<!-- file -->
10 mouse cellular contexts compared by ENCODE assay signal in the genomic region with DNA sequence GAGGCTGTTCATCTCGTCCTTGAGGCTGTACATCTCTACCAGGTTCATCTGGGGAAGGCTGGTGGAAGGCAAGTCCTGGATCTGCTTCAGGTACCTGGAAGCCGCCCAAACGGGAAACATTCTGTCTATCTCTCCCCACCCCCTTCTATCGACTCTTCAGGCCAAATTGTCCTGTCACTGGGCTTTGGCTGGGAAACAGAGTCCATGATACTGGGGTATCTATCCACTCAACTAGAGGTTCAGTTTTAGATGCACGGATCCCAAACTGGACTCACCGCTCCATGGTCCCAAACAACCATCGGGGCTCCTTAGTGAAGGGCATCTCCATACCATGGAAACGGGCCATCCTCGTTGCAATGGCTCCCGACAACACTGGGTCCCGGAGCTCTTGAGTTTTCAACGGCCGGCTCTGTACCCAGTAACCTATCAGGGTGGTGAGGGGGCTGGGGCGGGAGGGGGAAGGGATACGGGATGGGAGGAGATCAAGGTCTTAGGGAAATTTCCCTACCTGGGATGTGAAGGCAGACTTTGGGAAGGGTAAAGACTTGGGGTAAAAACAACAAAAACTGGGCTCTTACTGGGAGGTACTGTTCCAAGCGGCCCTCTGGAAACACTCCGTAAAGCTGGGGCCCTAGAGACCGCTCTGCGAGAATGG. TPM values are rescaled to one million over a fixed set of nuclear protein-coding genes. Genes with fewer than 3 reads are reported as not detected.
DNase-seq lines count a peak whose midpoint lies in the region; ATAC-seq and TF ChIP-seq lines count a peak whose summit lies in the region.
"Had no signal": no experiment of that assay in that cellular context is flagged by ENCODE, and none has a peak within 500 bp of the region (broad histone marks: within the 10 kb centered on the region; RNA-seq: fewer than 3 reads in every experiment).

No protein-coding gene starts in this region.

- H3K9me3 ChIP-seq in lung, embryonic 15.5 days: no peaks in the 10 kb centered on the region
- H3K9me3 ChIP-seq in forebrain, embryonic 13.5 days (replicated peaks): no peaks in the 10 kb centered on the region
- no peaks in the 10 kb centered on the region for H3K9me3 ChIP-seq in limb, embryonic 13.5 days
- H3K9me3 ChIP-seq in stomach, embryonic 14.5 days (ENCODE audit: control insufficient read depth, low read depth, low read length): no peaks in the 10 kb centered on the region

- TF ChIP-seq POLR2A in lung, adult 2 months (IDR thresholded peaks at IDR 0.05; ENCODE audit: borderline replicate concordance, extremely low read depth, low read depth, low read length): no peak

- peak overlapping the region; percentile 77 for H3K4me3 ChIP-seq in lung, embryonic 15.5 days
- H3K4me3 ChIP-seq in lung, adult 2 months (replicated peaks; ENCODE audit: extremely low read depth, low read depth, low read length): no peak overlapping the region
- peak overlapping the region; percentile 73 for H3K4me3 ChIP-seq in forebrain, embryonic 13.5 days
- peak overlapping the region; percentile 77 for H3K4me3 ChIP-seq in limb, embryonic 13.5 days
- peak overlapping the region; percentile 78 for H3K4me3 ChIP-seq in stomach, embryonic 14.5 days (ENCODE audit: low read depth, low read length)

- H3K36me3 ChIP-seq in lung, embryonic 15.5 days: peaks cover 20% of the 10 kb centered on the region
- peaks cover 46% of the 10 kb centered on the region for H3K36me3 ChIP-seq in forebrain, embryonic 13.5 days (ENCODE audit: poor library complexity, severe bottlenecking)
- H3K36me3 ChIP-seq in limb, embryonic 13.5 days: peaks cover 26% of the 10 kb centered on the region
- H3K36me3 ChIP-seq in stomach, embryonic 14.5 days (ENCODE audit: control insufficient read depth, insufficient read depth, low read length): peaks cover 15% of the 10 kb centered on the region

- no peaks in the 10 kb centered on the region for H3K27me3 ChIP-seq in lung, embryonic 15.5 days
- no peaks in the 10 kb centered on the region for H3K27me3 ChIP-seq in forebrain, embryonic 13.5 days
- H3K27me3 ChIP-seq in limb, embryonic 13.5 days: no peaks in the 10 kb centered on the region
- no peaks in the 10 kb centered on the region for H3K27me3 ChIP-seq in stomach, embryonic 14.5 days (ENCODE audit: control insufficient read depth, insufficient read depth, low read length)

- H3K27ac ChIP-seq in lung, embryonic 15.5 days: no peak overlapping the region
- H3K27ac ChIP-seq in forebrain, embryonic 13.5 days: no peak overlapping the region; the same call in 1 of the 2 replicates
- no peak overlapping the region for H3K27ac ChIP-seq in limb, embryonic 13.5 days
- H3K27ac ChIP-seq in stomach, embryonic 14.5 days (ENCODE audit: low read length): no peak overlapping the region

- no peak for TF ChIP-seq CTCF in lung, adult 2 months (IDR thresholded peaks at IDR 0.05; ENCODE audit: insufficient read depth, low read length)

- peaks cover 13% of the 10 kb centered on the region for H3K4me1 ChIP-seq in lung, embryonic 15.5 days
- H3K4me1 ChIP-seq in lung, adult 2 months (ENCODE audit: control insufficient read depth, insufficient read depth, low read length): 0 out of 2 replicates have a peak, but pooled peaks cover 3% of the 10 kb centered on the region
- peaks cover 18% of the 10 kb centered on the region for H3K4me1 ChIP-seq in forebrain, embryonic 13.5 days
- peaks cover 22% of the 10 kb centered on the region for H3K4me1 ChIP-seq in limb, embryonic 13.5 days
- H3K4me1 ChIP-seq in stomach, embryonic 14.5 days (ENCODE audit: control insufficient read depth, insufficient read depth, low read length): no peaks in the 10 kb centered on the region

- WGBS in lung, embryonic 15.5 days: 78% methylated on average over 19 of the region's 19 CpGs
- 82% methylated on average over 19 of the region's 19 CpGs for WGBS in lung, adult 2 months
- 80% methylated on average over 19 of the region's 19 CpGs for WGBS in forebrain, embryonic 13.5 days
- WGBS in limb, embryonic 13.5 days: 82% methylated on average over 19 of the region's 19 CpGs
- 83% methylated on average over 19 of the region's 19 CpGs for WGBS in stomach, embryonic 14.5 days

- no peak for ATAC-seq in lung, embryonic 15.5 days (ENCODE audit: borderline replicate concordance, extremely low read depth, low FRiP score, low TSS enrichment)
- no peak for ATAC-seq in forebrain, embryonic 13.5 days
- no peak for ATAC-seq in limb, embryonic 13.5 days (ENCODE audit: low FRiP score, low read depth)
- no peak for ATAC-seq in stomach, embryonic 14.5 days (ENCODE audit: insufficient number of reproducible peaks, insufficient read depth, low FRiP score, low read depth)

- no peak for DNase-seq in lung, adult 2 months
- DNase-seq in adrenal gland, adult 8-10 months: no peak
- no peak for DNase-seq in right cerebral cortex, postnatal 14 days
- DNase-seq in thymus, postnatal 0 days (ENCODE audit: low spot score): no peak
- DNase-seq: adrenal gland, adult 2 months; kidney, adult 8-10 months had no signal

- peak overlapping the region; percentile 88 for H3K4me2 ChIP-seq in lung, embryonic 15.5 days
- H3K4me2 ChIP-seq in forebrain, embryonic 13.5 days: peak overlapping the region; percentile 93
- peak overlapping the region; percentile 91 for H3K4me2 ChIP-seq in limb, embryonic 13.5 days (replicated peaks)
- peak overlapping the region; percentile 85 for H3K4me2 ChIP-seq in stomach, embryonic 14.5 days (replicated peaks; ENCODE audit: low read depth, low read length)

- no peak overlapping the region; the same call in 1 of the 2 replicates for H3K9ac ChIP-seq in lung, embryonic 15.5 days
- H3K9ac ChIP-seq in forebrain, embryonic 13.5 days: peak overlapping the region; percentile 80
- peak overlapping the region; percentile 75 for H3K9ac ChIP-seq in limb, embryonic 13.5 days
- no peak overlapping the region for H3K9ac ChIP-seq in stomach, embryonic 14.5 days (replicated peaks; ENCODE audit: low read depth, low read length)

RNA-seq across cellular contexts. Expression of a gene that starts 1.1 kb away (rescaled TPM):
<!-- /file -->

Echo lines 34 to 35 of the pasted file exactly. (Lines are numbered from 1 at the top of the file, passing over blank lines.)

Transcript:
- 82% methylated on average over 19 of the region's 19 CpGs for WGBS in lung, adult 2 months
- 80% methylated on average over 19 of the region's 19 CpGs for WGBS in forebrain, embryonic 13.5 days